(Please note this article is not designed to be financial advice.  Please call us and we can talk about your exact situation.   970-375-1291)

The Federal Reserve has raised interest rates three times this year, and more are likely to come. That means mortgage rates will increase as well. But how much does that affect home buying power? And when should you buy or sell if rates go up?

What the mortgage rate rise means for home buyers?

If you’re a home buyer who’s been waiting for interest rates to fall, you may be disappointed by the latest numbers. According to Freddie Mac, the average 30-year fixed rate mortgage is now in 5 percent range at the time of this blogs—its highest point since April 2014 and just above where it stood at the end of 2017.

For some buyers, that means they’ll have to spend more on their monthly payment than they could have hoped for when they first started looking for a home. For others who have already signed papers but haven’t closed yet, check with your mortgage broker and see what it means for you.

How interest rates rise and fall

The impact of rising interest rates on home buying power depends on the direction and magnitude of the rate hike. If short-term rates increase by just a quarter of a percentage point, it may not make much difference to your monthly payment. But if long-term rates go up by 1 percent or more, that could have a significant effect on how much house you can afford.

As for home sellers? You’re unlikely to see any immediate impact as long as there aren’t major changes in overall market conditions; for example, if there’s an influx of new homes for sale in their area or a drop in demand for homes overall (due perhaps to higher interest rates).

Use a mortgage calculator to see what your payments would look like with a higher rate.

Use a mortgage calculator to see what your payments would look like with a higher rate. It’s important to calculate how much more you can afford for your next home before you start shopping for one, so that you don’t fall in love with something and then realize you can’t afford it.

You may need to save more money or look at cheaper homes. If your budget has been affected by rising mortgage rates, it might mean buying a less expensive home than the one you had originally planned on buying—or waiting longer before making the purchase altogether.

Should you wait to buy a new home?

If you are looking to buy a house in the next few years, it may be worth waiting until mortgage rates fall again. But if you’re buying your first home, it can be difficult to find one that fits within your budget and is within your desired area. Waiting for interest rates to drop could mean missing out on a great deal on your dream home.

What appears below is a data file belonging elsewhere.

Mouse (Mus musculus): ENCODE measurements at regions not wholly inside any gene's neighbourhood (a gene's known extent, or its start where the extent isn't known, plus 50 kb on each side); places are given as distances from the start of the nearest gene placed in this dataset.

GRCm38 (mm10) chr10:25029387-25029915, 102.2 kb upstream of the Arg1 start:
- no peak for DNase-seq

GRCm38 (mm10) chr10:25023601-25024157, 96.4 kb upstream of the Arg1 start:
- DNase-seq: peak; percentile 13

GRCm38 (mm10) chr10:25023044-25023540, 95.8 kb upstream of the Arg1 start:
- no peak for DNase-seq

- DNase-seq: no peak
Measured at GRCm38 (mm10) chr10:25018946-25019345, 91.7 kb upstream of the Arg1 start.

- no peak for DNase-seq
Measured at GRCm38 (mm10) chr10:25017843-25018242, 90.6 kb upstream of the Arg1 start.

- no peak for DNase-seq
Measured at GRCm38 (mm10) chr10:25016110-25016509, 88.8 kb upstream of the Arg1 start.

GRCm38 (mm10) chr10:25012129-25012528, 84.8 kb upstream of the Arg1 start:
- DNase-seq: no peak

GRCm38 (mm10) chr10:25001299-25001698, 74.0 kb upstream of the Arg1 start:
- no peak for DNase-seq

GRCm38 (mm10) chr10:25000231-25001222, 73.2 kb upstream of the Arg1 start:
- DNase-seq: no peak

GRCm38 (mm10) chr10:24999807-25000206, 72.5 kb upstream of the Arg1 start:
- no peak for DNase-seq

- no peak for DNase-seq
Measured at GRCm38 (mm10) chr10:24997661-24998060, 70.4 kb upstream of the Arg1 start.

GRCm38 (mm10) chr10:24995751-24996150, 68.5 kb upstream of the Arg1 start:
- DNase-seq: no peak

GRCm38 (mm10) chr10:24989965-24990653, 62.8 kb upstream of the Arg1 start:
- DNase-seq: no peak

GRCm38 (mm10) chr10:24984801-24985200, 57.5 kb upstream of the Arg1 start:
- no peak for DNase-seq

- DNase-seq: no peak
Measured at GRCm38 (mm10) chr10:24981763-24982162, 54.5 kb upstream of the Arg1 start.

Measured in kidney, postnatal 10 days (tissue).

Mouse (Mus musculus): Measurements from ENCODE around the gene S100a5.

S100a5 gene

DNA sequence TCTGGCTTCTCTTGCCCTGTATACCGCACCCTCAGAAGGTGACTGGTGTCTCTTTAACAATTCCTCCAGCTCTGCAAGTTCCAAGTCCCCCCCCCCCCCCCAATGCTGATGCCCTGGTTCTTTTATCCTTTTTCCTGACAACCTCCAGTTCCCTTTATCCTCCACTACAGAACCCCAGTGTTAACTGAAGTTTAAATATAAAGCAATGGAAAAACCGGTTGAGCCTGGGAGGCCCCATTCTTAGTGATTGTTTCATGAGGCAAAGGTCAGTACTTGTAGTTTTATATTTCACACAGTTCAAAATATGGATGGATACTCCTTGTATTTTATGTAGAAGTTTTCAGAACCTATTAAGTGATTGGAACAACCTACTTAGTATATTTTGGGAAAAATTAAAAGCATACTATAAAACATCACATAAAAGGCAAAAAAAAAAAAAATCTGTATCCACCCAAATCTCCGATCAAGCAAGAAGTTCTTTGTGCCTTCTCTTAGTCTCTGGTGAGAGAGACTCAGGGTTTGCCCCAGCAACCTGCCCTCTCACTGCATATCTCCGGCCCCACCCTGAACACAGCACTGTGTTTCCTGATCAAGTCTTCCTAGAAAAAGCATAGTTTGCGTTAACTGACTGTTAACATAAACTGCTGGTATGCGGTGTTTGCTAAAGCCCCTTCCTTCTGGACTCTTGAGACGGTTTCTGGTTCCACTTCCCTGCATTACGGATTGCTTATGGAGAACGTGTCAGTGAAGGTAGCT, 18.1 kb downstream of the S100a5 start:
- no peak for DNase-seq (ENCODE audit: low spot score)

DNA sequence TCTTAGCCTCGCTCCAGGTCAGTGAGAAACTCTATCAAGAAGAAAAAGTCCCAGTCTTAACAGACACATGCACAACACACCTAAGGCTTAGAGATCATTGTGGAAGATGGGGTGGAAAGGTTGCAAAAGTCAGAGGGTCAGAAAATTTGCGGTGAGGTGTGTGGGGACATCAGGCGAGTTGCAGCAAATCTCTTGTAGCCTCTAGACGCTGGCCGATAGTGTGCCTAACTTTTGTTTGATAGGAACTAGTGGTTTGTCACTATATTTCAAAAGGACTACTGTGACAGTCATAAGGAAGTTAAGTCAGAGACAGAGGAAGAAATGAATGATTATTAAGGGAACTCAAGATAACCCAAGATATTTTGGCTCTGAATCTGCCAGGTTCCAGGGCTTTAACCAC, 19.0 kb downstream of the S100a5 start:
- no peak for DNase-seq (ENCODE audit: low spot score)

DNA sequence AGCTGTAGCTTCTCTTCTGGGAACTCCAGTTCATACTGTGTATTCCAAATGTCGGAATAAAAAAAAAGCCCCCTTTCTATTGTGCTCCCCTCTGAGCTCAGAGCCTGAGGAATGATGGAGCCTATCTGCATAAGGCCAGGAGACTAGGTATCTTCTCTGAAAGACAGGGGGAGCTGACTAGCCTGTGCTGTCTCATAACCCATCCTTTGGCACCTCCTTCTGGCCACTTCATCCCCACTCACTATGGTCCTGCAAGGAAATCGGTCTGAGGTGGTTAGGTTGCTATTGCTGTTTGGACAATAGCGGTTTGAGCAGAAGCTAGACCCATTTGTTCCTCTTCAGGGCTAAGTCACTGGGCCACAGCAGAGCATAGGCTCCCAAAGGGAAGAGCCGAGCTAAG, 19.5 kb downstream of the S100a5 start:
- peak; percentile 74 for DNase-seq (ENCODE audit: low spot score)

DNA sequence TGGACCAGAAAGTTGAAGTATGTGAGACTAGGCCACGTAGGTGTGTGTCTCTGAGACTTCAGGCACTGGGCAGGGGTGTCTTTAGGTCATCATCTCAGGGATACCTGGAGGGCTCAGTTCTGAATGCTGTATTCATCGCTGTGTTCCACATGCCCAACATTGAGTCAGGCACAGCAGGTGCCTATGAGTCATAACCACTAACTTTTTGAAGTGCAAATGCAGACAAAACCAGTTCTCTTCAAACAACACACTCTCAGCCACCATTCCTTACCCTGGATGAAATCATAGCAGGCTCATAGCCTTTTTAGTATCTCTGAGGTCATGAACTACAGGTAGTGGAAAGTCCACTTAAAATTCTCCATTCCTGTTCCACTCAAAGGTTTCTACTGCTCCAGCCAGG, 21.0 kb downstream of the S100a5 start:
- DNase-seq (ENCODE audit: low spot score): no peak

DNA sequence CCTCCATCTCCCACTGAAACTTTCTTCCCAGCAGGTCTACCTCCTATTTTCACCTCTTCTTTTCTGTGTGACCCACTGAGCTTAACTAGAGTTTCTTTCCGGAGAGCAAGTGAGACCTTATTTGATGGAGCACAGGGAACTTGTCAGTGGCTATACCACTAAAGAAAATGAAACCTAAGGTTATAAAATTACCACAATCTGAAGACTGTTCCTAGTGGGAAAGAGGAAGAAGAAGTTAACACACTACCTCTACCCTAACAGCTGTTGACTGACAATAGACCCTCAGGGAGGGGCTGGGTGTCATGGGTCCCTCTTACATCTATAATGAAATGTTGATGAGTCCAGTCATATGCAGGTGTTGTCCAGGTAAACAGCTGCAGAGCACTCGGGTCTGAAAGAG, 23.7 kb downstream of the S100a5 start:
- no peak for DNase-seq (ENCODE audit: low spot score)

How do I know what is best for me?

You need to consider your personal situation, the market, and your financial situation. You also need to be realistic about your financial goals and future needs. Finally, you need to think about how these two factors interact with each other. Your mortgage is an investment in yourself—so think long term!


The bottom line is that rising mortgage rates will make homeownership more expensive, but they won’t take away your ability to buy a home. If you’re planning on purchasing a new home in the near future, don’t let rising interest rates scare you out of making an offer. Instead, use them as an opportunity to negotiate with your seller and find ways to reduce costs so that a higher monthly payment doesn’t have to mean less buying power.

The best advice I can give is this: Don’t get caught up in the fear-mongering over rising mortgage rates and what it means for homeownership—it’s normal for this type of thing to happen from time to time! Just keep calm and carry on doing what you can afford when it comes down to it; at the end of the day, nothing else matters except finding something that makes sense for you and your family.

After reading this if you still have question or concerns, please call us and we can talk about your exact situation.   970-375-1291

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